Since my novel got published, time and again I have been asked how to get published.
So here is a simple 10 step way to getting published that I compiled from the answers I gave to the questioners.
I hope it is of help to the friends and readers who want to get published someday
- Read: While this advice may seem frivolous, many aspiring writers don’t read enough. Wanting to write without reading enough is somewhat like wanting to run without walking first. Also, when I say read, I also mean books written on the craft of writing itself. New writers, especially, should read books that can help them improve their writing. Good examples are ’70 Solutions to Common Writing Mistakes’ by Bob Mayer or ‘Bird by Bird’ by Anne Lamott.
- Write: While this advice may seem obvious as well as frivolous, not writing is the biggest barrier to many good writers not getting published. You may think of great plots, dream about the shape it’s going to take, talk about it to hundred people, but unless you start putting it down on paper in a disciplined way, the book will never happen. As Einstein said, genius is 1% inspiration and 99% perspiration. So is a book.
- Focus on the Readers: Many writers make the mistake of writing for themselves than writing for the readers. I did that; you may too. It’s a big mistake. Some people think writing for others amounts to selling out or something like that. That’s bullshit. If you are writing for yourself, why do you want others to read your writing, why do you want to get published? Just take your writing, frame it and hang it on your wall. Admire it forever. But if you want to get published, then you must respect the readers and write for them. Your readers can be different – you can aim to write for intellectuals like Amartya Sen or for your batch mates from your college or for a teenager who just reads trashy romance. But no matter who you write for, whenever you write, you must have that ‘who’ in the mind and write accordingly. We call such writers ‘egoless writers’ – writers who make their selves disappear while writing, keeping only the reader present.
- Imitate: Many first time writers find writing a very difficult task in their quest for originality. Originality is wonderful, but not always necessary. In fact, when writing for the first time, it may be better to imitate a writer you like than try to be original. It’s easier, gives you confidence, and lets you focus your energies on delivering to your readers a nice reading experience than on being original. Many famous writers did the same before slowly evolving a style that was truly original.
- Have a good, tension-filled beginning: For a newbie writer, it’s extremely important to have a very catchy beginning. The browsing habit of the modern customers, who have scores of new books competing for their attention, demands that the beginning must hook them in the few minutes they can spare for it. Publishers keep this fact in mind while choosing manuscripts. You must also keep this in mind while writing and give a lot of time to craft a good, tension-filled beginning
- Write, no matter what: Writing is a strenuous task, especially when you have a day job. I am an entrepreneur, so it often feels as if I have not one but two day-jobs. In such a situation, time and again, you will feel the inspiration missing – the thing called ‘writer’s block’ will threaten to overcome you. Your job is to keep writing even then, even if you feel your output is mediocre. You can revise the mediocre writing later, cut it out if need be. But keep writing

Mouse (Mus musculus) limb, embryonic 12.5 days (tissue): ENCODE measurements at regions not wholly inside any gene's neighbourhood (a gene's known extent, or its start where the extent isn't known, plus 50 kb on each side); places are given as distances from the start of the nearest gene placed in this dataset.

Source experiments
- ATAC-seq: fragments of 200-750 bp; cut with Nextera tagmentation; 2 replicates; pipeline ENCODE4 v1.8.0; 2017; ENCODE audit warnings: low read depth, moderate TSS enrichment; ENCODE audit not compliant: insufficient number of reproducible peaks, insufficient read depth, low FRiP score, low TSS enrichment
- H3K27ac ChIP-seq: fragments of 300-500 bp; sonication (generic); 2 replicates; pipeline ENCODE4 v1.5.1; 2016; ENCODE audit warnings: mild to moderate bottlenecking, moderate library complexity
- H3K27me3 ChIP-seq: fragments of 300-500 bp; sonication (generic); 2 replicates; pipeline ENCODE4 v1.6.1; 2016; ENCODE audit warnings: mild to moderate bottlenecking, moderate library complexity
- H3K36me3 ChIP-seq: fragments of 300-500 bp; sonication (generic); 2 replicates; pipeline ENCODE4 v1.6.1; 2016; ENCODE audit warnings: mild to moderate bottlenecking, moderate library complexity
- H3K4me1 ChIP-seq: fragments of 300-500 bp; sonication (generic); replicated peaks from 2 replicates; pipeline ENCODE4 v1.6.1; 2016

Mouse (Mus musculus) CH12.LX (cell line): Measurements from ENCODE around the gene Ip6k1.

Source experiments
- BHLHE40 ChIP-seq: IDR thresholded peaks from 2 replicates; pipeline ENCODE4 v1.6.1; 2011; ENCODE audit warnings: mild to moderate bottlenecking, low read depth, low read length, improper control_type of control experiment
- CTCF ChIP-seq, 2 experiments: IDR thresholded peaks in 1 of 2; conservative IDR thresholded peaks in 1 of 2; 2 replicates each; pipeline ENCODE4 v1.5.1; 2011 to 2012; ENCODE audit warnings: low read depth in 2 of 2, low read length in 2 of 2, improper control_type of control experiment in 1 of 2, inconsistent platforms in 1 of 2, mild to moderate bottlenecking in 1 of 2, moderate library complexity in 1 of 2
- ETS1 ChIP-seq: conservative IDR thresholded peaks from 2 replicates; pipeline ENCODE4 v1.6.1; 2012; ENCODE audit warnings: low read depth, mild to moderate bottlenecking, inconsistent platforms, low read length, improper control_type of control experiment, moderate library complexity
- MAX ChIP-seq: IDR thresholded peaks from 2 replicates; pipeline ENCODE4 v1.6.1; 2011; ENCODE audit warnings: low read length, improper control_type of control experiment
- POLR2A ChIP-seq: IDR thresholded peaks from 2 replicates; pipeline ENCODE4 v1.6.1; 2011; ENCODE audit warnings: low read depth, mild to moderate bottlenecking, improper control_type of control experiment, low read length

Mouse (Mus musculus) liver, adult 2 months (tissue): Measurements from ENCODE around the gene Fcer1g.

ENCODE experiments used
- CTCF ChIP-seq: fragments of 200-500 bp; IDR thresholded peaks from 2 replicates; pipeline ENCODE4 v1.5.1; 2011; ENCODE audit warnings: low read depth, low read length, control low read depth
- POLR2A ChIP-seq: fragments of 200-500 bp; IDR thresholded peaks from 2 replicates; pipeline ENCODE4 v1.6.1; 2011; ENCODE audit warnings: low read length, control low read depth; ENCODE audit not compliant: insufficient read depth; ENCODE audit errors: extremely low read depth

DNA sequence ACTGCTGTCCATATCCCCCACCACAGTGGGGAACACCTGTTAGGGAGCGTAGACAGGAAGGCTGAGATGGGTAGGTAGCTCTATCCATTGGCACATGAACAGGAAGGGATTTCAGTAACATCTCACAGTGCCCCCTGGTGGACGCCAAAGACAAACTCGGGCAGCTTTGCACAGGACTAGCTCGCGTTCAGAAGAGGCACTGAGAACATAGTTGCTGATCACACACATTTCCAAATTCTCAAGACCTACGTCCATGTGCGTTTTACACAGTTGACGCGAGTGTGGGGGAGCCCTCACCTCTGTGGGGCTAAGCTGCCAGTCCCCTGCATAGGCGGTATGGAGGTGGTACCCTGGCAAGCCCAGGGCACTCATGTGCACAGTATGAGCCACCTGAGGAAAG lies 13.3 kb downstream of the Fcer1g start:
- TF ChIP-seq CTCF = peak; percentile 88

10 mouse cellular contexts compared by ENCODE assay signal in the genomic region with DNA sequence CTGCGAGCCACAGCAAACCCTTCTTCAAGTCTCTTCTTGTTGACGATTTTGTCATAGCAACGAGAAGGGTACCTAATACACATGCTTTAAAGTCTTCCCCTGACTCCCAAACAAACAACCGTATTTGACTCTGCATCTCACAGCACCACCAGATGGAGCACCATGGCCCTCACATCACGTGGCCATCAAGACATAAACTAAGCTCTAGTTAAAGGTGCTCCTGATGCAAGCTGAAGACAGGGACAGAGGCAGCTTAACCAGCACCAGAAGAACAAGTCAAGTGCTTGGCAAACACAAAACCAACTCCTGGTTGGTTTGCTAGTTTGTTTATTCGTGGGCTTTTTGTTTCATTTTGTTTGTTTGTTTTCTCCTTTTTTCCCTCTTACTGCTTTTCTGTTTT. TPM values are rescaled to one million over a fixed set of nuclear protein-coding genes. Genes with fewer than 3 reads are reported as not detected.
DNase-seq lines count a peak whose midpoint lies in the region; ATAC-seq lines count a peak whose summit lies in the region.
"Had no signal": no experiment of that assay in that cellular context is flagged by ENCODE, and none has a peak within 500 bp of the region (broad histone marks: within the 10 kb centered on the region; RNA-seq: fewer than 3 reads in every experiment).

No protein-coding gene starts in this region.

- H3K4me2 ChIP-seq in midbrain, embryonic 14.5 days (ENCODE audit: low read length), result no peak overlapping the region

- Finish: Another mistake that’s quite common – never finishing. In trying to make the writing perfect or in waiting endlessly for an inspirational flash that would help them craft a spectacular ending, writers often take an unnecessarily long time to finish. This can sap their energy as well as make the writing process seem extraordinarily difficult, so much so they never attempt it again. Happened with a friend of mine. Don’t let it happen to you.
- Make a proposal 3 Months in Advance: All publishing companies follow similar steps before accepting a manuscript for publishing. The first step is to submit to them a proposal that usually consists of at a minimum a plot synopsis, three chapters and a brief profile of the author. The evaluation process normally takes 2-4 months. So about 3 months before you are sure you will finish the book, approach the publishing companies with the synopsis and the first three chapters along with your bio. As I said previously, the first three chapters better be marvelous.
- Be patient: Getting published can be a difficult ball game. Though it’s easier these days, especially if write a campus story, you still require lot of patience to get through the whole cycle. Try submitting your proposal to as many publishers as possible, and take rejections, if any, in a stride.
- Use Your Waiting Time Well: If you are waiting for publishers to respond even after you have finished, don’t waste your time fretting. My advice is to start another book. Keep you mind occupied. Avoid negative thoughts.
- Respect the publisher: If you are lucky enough to get a publisher, respect them. They have been in the business for years, maybe even before you were born, and are likely to know the best way to go about things. Certainly better than you. If they ask for changes to the manuscript, try doing it without fuss. If they suggest a cover, take the suggestion. Respond promptly and make sure the partnership trudges along well.
- Market Your Book: In these days of endless marketing and publicity, rarely a book can stand on the strength of its own merit in the overly crowded marketplace of attention. You must give a lot of time to the marketing of your book and spend some money too if you want it to succeed.